I Was Born Healthy— by Rachel McNallen
I was born a healthy 9 pounds via Caesarean section in Hinsdale, Illinois in 1990. My parents were sent home with a daughter they had named Rachel and were somewhat mystified by my preternaturally loud shrieks, which signaled basic infant care needs. Universal newborn hearing screening was a thing of the future.
My father would comment on my “raptor calls,” his affectionate moniker for my ear-splitting cries. Meanwhile, my mother (Sandy Mosetick) made subtle, unconscious adjustments to our routines to accommodate for a yet-to-be-identified hearing loss. For example, she would position herself within my line of sight rather than trying to call after me. Read More.
Freedom to Communicate— by Hend Ibrahim
I always assumed that deaf people communicated through sign language and thought it was a universal language. So when my husband Sanjar and I first learned that our third child, Adam, had Usher Syndrome type 2C and was profoundly deaf in his left ear, I began to learn and use American Sign Language. Adam has a moderate to severe loss in the right ear.
Learning sign was fun and easy and most signs made sense. I wanted to communicate with Adam on the same level as I communicated with my other hearing children; soon it became too difficult. I had to pause, to search online how to sign specific words. It was burdensome and I just couldn't keep up. I tried attending silent dinner meetings to meet deaf, hard of hearing and hearing people interested in ASL, but I couldn't even have basic conversation. I was frustrated. As Adam grew, my lack of fluency would mean a lack of communication, which would be disastrous. Read More.
Cued Speech is My Family’s Vocation— by Suzy Brown
Cued Speech is a vocation for me and my family. A vocation is a calling. It's different from a job or career; it's a part of who you are and permeates every aspect of your life.
My daughter Felicity is profoundly deaf. Through some stroke of luck, I already knew some sign language, having used it with my son with speech apraxia. I started signing to her from day one, but even so, I felt a deep disappointment – it wasn't enough. It was a life saver for my son, who needed a way to express himself before he could speak. But as a stand-alone method of communication, it was frustratingly limited. So many words didn't have a sign or had to be finger-spelled. English is a rich language and sign language was not able to convey it all. Read More.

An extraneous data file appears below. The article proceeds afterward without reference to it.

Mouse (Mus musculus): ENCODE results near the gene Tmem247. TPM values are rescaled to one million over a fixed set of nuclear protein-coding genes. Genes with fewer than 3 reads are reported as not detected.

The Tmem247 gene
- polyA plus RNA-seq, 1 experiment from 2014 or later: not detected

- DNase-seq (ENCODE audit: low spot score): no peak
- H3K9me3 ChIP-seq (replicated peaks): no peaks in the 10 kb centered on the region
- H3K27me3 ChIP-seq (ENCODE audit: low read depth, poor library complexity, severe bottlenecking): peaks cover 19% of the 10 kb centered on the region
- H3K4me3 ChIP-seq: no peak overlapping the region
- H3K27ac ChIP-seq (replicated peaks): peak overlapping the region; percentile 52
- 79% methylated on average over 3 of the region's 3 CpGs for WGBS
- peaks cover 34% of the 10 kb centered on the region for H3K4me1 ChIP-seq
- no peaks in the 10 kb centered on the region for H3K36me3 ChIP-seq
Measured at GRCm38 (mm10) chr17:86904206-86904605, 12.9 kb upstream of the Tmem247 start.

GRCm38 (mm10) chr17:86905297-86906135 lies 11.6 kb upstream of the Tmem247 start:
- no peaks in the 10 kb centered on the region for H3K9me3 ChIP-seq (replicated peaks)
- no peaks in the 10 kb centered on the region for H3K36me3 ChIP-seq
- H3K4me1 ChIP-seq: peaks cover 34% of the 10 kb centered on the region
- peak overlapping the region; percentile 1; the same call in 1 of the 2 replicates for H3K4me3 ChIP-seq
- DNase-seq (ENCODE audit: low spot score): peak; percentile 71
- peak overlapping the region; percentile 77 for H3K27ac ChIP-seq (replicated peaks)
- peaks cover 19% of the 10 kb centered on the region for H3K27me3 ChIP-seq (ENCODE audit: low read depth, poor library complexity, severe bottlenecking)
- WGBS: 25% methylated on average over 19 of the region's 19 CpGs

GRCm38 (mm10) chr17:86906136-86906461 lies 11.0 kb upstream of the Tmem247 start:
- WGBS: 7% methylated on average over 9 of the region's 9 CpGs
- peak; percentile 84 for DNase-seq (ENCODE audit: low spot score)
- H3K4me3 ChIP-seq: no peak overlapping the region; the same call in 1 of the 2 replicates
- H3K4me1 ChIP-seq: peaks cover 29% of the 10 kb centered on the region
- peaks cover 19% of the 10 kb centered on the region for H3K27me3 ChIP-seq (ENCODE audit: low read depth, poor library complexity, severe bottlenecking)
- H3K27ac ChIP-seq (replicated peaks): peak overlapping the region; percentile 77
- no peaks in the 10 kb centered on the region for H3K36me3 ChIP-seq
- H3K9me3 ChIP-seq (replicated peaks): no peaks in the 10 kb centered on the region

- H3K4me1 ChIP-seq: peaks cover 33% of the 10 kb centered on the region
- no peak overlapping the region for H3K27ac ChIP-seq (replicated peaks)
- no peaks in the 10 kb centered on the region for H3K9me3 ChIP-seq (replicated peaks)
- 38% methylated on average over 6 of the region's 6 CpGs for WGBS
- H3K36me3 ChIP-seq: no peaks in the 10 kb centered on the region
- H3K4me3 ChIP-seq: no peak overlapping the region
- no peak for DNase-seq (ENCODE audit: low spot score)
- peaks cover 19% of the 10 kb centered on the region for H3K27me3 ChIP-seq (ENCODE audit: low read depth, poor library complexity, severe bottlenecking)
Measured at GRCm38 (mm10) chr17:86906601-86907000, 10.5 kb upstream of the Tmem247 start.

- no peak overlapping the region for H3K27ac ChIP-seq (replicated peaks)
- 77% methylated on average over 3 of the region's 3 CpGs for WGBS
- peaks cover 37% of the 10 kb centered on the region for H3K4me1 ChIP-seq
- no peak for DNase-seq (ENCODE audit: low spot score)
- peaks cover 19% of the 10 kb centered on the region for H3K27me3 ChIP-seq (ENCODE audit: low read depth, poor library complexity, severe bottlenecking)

Prachi’s Story— by Preeti Kochar
Preeti Kochar writes about how her daughter was diagnosed, the frustrations of “going it alone” and how they learned about Cued Speech. Prachi gained fluency in English very quickly after being exposed to Cued Speech and is now learning Hindi using Hindi cues.
After many years of wanting a child we finally had a beautiful daughter, she was perfect and very alert. We named her Prachi (Sanskrit for the East). At two weeks old, my mother, who was visiting from South Africa, told me Prachi was a very bright child. Read More.
Stephanie’s Story— by Trish Pagano
Stephanie Pagano began using Cued Speech at a young age and received a cochlear implant when she was five. Her mother tells the story of how they came across Cued Speech and began using it with Stephanie, as well as why they decided to get her an implant.
At 9 months my daughter was starting to call me from her crib. She began to babble and would say “Bye Bye” to me when I left her at daycare. At 10.5 months she had a high fever and ear infections that we had a hard time getting rid of. When she was 14 months, the dog barked right behind her and she wasn’t startled, I knew something was wrong. Read More.
Our Success with Cued Speech and Audiotry Neuropathy— by Deanne and Judd Grafe
Lexi and Isaiah Grafe both have auditory neuropathy. Their parents describe how Cued Speech helped them succeed first in an oral program, and then mainstreamed in the local school. They also talk about the advantage (a solid understanding of English) that Cued Speech gave the children as they learned to use their recent cochlear implants.
My name is Deanne Grafe and my husband, Judd and I are the parents of two profoundly deaf children. Lexi is 6 years old and Isaiah is 5 years old. When Lexi was 15 months old, we took her in to see her pediatrician for a check-up. She had a checklist of milestones and Lexi had hit every one of them except for beginning to talk. Her doctor asked if she was at least saying Mama and I said “no”. She said “I wouldn’t worry about it, but if she’s still not talking at 18 months, we’ll do some hearing tests.” On the drive home, I started to get that horrible feeling in the pit of my stomach that something was very wrong. Read More.
Cued Speech & Auditory Processing Disabilities— Written by a mother whose daughter, age 4, has auditory processing disabilities
One thing we did find out is that Laura does NOT have a hearing loss. The ABR results apparently are not correct. I had her hearing tested again in Denver, by a pediatric OTO [otolaryngologist] and everything looks great. Her tympanometry isn’t good but that is not a concern by anyone I speak to. So we are back to square one with Central Auditory Processing Disorder and Read More.